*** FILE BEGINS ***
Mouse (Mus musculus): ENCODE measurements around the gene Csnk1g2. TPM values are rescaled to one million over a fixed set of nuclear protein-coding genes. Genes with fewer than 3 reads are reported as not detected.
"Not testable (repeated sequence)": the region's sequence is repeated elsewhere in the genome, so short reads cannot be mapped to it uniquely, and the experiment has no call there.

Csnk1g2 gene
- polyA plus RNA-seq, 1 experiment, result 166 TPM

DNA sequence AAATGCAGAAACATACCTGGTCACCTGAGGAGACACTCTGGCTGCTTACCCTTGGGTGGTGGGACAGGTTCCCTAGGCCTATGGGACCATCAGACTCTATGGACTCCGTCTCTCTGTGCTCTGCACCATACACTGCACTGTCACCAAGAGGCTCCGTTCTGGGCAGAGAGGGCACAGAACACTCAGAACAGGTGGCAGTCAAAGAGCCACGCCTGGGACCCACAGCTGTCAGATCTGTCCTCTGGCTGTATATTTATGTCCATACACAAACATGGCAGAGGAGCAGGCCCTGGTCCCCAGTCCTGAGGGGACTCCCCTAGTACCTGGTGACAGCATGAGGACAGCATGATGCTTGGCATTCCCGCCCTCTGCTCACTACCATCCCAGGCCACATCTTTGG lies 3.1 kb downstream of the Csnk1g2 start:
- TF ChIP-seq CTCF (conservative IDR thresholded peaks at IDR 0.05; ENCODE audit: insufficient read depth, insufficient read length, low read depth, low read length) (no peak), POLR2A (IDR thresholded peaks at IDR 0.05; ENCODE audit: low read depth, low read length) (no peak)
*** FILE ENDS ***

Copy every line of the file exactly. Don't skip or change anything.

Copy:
Mouse (Mus musculus): ENCODE measurements around the gene Csnk1g2. TPM values are rescaled to one million over a fixed set of nuclear protein-coding genes. Genes with fewer than 3 reads are reported as not detected.
"Not testable (repeated sequence)": the region's sequence is repeated elsewhere in the genome, so short reads cannot be mapped to it uniquely, and the experiment has no call there.

Csnk1g2 gene
- polyA plus RNA-seq, 1 experiment, result 166 TPM

DNA sequence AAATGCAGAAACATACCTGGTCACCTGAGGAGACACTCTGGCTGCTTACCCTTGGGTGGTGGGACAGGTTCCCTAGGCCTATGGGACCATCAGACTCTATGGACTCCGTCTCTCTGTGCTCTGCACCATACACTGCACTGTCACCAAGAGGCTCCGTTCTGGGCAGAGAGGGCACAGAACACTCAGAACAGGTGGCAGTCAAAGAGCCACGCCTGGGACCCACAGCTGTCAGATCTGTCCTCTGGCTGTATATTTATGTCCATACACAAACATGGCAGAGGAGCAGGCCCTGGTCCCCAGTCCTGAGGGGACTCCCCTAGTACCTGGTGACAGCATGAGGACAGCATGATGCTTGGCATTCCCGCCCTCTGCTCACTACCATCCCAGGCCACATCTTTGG lies 3.1 kb downstream of the Csnk1g2 start:
- TF ChIP-seq CTCF (conservative IDR thresholded peaks at IDR 0.05; ENCODE audit: insufficient read depth, insufficient read length, low read depth, low read length) (no peak), POLR2A (IDR thresholded peaks at IDR 0.05; ENCODE audit: low read depth, low read length) (no peak)